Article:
Local authorities have refused to indicate whether any action will be taken against the Australian programmer who claimed to spread the world’s first iPhone virus.
A spokesperson for the Australian Federal Police (AFP) said it is aware of the situation but refused to say if legal proceedings would be initiated against 21-year-old Wollongong resident Ashley Towns, who made global headlines by creating the worm, ‘Ikee’, out of “curiosity and boredom”.
A spokesperson for the telco involved in the iPhone story that broke this week, Optus, also would not indicate whether the company will take any action against Towns.
“Our initial investigation indicates that the situation only affects customers who have tampered with their settings, or what is commonly known as jailbreaking their phones, and Optus does not provide customer support to jailbroken phones,” a spokesperson told Computerworld.
The worm changes iPhone owners’ wallpaper and replaces it with a photo of ‘80s pop star Rick Astley and the message “ikee is never going to give you up”.
The worm can affect jailbroken iPhones running a Unix utility called SSH (Secure Shell) with the iPhone's default password, "alpine," still in use.
Once in place, the worm appears to attempt to find other iPhones on the mobile phone network that are similarly vulnerable, and installs itself again.
Security expert and director of penetration testing firm HackLabs, Chris Gatford, said he does not believe any action should be taken against Towns, as the worm does not appear malicious and doesn’t have the potential to spread much further.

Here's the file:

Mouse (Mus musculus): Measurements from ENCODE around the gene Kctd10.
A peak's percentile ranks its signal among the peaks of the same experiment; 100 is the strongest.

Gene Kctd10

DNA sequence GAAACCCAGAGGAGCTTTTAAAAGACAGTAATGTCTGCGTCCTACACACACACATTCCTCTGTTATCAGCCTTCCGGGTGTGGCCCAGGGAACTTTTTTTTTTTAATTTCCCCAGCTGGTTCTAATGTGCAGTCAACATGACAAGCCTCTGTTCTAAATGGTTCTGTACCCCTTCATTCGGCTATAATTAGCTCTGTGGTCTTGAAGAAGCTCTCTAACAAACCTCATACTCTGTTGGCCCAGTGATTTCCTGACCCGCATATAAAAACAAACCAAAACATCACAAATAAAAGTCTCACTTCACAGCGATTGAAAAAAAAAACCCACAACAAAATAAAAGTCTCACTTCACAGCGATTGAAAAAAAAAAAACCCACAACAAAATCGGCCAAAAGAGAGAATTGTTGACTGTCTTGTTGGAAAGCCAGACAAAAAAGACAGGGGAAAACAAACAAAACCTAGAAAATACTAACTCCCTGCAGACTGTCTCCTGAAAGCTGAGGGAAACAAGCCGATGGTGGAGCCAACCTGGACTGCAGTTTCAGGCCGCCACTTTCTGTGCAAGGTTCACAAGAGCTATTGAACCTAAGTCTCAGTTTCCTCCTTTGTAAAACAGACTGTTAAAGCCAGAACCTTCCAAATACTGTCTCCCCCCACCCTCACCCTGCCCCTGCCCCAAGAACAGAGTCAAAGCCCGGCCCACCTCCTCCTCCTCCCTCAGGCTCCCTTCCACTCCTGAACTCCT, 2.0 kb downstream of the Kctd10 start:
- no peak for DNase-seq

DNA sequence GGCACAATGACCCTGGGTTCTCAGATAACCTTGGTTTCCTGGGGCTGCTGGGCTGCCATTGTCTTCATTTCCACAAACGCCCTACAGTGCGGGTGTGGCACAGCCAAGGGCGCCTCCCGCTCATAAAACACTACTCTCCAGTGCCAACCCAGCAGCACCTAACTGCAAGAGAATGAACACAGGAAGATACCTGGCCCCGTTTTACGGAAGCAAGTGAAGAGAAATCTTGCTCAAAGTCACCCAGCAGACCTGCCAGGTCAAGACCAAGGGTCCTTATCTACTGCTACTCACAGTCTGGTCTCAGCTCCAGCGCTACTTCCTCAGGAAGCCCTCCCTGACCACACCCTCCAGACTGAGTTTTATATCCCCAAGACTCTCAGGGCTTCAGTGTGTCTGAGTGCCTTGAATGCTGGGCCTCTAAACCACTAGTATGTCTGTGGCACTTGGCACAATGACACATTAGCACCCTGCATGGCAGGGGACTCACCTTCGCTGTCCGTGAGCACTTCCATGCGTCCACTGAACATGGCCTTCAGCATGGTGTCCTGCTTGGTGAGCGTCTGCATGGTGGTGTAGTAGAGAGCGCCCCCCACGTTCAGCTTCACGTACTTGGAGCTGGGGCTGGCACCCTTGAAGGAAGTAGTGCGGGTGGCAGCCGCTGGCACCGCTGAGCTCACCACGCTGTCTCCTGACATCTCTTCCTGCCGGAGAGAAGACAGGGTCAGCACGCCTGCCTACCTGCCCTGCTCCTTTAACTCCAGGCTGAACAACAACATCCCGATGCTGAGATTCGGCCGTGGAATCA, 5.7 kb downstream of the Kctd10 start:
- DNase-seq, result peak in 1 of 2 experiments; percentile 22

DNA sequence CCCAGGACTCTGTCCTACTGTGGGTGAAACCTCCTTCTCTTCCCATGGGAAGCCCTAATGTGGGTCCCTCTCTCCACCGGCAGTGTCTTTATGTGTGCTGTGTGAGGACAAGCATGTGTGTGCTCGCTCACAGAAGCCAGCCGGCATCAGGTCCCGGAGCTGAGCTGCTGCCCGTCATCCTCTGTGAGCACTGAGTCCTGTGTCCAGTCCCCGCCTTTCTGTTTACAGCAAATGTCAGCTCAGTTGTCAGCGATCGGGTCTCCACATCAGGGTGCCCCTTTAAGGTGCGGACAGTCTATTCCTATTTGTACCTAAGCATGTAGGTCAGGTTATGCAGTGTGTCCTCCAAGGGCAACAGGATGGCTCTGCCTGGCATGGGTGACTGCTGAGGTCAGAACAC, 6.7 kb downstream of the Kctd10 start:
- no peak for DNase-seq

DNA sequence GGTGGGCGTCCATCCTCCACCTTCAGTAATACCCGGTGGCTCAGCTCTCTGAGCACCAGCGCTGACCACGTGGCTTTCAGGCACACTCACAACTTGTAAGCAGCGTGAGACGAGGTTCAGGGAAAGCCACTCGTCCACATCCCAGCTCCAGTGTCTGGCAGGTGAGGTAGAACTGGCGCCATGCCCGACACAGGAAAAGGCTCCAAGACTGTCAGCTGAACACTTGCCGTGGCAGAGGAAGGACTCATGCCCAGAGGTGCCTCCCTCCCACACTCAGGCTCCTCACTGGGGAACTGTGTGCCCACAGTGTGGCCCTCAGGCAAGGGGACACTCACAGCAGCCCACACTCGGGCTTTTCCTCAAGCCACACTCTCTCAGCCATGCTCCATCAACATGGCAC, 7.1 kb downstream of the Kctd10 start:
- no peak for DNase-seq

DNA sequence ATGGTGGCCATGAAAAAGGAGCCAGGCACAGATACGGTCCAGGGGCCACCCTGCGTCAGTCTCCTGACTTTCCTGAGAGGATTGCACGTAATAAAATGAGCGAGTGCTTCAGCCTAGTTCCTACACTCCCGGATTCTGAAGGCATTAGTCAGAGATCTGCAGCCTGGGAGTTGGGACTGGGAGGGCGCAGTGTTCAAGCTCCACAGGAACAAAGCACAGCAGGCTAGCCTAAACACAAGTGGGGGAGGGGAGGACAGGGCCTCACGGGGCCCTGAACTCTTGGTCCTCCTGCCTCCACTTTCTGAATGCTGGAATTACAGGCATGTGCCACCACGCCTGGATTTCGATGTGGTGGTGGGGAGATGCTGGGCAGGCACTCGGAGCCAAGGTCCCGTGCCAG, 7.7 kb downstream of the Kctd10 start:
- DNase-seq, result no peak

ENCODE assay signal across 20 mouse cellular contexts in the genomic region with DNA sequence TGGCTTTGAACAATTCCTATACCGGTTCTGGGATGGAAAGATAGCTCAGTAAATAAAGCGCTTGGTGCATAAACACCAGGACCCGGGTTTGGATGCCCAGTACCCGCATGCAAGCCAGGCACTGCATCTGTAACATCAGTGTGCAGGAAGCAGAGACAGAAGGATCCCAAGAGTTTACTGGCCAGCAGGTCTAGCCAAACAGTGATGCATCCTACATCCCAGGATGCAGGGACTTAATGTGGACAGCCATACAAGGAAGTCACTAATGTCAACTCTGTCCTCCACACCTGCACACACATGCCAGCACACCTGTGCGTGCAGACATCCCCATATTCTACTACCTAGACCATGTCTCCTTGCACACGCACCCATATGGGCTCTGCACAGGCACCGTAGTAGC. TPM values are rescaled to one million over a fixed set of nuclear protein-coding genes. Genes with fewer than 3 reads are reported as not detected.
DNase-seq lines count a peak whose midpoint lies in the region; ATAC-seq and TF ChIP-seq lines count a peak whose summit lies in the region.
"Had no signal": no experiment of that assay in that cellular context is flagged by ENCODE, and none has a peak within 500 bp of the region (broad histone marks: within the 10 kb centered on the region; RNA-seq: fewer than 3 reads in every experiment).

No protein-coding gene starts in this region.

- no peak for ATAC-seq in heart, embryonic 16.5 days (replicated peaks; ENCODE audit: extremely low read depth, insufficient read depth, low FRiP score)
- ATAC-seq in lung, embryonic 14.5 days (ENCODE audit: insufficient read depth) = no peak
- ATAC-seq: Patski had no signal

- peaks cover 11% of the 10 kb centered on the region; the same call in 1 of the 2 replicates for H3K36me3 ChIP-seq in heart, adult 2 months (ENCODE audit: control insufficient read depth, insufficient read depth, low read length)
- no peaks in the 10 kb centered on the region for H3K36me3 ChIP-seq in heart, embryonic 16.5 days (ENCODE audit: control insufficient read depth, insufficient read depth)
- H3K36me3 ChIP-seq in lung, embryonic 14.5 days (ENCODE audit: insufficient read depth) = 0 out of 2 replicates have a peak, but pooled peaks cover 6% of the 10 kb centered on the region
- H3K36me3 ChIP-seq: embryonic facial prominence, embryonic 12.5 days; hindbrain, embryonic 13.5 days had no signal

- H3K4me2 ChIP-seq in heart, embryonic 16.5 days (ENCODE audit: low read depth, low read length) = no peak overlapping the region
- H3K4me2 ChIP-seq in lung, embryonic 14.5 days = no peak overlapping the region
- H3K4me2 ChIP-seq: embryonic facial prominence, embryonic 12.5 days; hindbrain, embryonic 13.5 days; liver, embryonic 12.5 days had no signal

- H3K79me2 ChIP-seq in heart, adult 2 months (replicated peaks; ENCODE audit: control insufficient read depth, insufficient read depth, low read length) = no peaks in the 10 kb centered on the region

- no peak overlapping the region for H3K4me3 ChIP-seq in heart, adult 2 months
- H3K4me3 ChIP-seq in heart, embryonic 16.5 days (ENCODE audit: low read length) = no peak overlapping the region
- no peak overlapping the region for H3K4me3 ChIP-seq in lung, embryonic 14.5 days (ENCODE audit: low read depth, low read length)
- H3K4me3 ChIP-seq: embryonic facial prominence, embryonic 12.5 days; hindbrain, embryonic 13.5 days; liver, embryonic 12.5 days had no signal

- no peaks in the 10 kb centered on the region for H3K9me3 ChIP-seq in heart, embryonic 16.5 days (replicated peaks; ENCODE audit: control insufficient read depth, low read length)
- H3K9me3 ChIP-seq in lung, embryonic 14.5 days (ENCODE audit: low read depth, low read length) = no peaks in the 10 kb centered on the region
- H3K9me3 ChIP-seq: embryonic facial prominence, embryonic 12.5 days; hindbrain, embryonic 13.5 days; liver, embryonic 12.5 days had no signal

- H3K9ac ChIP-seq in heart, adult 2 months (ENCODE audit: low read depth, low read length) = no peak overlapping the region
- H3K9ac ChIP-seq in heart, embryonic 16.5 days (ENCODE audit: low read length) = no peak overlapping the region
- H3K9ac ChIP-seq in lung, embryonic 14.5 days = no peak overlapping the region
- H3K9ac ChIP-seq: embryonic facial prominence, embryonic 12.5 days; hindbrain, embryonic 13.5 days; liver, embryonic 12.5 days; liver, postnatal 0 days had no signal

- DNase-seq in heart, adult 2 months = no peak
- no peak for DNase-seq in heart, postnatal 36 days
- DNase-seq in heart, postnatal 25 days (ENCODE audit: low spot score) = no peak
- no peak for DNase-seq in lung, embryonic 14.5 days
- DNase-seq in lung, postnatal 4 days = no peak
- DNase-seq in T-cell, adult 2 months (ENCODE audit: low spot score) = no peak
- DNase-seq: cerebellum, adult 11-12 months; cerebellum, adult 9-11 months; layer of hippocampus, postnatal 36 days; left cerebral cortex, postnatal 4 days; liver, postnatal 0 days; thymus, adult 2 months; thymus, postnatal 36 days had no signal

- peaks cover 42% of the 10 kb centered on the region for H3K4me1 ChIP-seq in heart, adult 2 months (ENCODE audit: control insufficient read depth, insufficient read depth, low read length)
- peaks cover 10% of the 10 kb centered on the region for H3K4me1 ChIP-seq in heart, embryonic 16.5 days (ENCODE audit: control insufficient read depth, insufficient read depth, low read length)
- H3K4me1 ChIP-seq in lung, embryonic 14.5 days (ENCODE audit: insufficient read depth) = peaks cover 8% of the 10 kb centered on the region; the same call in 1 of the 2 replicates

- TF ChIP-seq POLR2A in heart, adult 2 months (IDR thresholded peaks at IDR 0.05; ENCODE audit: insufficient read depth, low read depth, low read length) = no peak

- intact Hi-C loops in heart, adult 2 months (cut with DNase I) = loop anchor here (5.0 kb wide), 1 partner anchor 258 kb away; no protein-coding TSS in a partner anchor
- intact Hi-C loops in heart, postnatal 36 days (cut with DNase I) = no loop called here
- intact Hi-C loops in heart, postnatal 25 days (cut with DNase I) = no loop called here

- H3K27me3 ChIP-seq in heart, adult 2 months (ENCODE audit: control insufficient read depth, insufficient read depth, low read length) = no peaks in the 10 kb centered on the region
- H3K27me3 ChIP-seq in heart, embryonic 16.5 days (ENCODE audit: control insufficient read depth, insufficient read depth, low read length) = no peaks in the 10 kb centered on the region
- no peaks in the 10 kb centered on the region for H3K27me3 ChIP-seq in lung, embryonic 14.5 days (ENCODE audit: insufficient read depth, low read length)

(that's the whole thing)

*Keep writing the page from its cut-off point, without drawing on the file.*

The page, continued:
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He also added that less jailbreaking occurs today, compared with a year ago, as the iPhone App Store has made more unique apps available.
“There is a group of iPhone users called ‘power users’ who will always want more functionality than what the default Apple iPhone offers,” Gatford said.
“And from what I’ve heard, there is less jailbreaking going on nowadays because there a more apps available in the App Store and people can now can access some functions they weren’t able to a year ago.
“But there will always be a minority of users that want to break it, bend it, tweak it and modify it because it’s part of the hacker psyche to make things do what they weren’t intended to do.”
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